When I was little, I had a phobia of lying. If my mom asked me if I was hungry at 2 pm and I said no, but I became hungry at 2.30, I worried that I had lied. I couldn’t lie, or even think about lying, without the guilt eating me alive.
This wasn’t always the case. It stemmed from a specific incident. When I was about six, my dad called me into the kitchen and asked me if I had eaten the brownies that were on the kitchen counter. I said “No,” lying my chocolate-covered face off. I had never seen my dad so disappointed in me. He didn’t care about the brownies, and he told me I wouldn’t have been in that much trouble if I had just admitted it, but the bold lie was a big deal. My dad had lost trust in me, and I took that hard.
Determined to earn back his trust, I was militant about the truth growing up. Even when I was 14 and had one sip of alcohol at a cast party that they would never have found out about, I told them the truth when they asked me if I had had anything to drink there. It worked. My word was gospel, and they never doubted me, no matter what. It felt good to have that trust and to know that my words carried so much integrity, even if it meant getting into trouble for one sip of alcohol.
There is no such integrity with my sons. Rugs lie less than my children. The four-year-old appears mostly to be allowing fantasy to be the truth, which is not uncommon at that age.
But my almost 10-year-old has no such excuse. He knows he is lying, and he is doing it to avoid consequences. And it worries me more than anything else he does. If he is this comfortable lying at 10, what will he be like as a teenager? What about when lying is about things more serious than sneaking games on the tablet?
We’ve given consequences. We have given the same talk my dad gave to me about lying being more serious than the initial offense, and about earning back trust. We enlisted the help of my father, the master of this speech, to give it to him first hand. It didn’t make a difference. Even when he knew we were onto him the lies still came.
One day, after catching him in his most serious lie to date, I asked him why he does it. What motivates him to lie, when he clearly understands that it is wrong? His answer floored me.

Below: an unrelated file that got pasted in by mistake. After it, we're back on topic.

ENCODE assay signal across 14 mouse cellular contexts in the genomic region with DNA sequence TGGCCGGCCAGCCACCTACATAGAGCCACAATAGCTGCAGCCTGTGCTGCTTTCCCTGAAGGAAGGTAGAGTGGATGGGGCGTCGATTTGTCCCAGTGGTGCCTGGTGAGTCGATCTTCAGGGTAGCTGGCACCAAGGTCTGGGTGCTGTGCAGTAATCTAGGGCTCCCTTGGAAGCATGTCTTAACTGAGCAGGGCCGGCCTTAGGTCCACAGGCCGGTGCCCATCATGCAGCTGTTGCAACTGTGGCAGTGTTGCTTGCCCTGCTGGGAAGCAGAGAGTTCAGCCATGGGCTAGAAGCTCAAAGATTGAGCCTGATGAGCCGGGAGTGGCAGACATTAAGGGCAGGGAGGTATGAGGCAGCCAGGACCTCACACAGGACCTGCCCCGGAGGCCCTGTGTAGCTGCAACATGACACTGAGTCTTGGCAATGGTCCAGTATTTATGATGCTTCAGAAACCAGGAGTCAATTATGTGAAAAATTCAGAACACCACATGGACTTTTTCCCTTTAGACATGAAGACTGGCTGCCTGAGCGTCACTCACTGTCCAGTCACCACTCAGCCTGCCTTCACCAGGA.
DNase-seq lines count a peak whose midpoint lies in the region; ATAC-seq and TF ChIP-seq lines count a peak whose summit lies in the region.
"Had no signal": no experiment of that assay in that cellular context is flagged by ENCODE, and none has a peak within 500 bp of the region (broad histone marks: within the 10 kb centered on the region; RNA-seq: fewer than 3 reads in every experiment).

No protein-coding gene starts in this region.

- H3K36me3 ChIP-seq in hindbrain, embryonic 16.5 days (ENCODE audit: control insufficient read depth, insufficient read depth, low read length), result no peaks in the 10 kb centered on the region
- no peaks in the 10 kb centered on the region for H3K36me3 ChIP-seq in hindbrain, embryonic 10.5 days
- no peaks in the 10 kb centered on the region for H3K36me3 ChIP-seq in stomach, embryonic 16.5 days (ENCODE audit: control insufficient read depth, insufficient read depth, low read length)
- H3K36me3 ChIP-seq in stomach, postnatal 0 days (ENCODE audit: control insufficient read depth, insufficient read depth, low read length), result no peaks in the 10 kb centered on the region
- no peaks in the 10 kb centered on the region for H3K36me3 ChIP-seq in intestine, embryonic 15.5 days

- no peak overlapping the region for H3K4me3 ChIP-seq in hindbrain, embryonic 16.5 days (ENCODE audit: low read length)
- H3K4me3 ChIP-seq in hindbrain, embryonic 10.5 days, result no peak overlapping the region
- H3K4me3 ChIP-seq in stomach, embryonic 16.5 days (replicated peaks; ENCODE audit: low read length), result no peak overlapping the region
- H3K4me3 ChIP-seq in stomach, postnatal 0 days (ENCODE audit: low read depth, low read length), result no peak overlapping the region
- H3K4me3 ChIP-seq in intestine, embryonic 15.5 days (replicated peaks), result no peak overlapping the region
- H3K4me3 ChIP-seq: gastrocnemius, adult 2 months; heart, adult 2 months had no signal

“I’m worried you will stop liking me when I do things that would get me in trouble.”
A stab, right to the heart. How could he ever think we would stop liking him? We have always told both kids, and reiterated over and over, that no matter what, no matter how angry we were, no matter what they did, we always love them. Always.
But he wasn’t worried we would stop loving him. He confirmed he knew that to be true, that we love him no matter what. He was worried we would stop liking him, and that was different than loving him. He worried we would stop doing things like letting him choose his favourite dinners, and generally being nice to him. That if we didn’t like something he did, we would hold it against him forever, and so he risked further consequence by trying to conceal his acts.
Of course, it isn’t true. I don’t know how he even came to that conclusion, but children’s logic rarely travels in a straight line. It suddenly made this seemingly inexplicable tendency to lie more understandable.
We reassured him that when he gets in trouble, there are consequences, but they are self-limiting. If he does something, he has a consequence, and once it’s done, things go back to normal. We never stop liking him, even during the consequence. We could see relief flood his face when we said this like he had been holding this fear in for so long.
We also discussed how, unlike consequences that have a set end, the effects of lying last beyond the act or consequence. It’s so easy to lose trust, and so hard to earn it back. So even if the next time we ask him if he did something and he truthfully says no, we will doubt his answer if he has a history of lying to us. If he is worried about lasting effects, it’s the lying that does the damage, not the misbehaviour.
It finally seems to have resonated. He was in the most trouble he had ever been in his entire life so far, but he was more relaxed than I have seen him in ages. He’d been carrying this guilt and worry and weight for so long, and we hadn’t seen it. Laying down the burden was an immense relief. He still faced consequences for his actions, but he didn’t argue or fight them like usual. He accepted them as a direct result of his choices and took comfort in knowing that when they were done, they were done, with no loss of our admiration.
It’s hard being a kid. Things that seem to logical and inconsequential to us can feel earth changing to them. That he would ever even consider that I could stop liking him, or treat him differently because of something he did, despite never having done so, was heart-breaking and eye-opening for me.
He learned something about lying and consequences, but I learned something too. Sometimes we are too quick to jump to the lecture and the punishment. We need to spend more time asking our children not just what they did but why. Sometimes, they are just waiting to be asked so they can lay that burden down.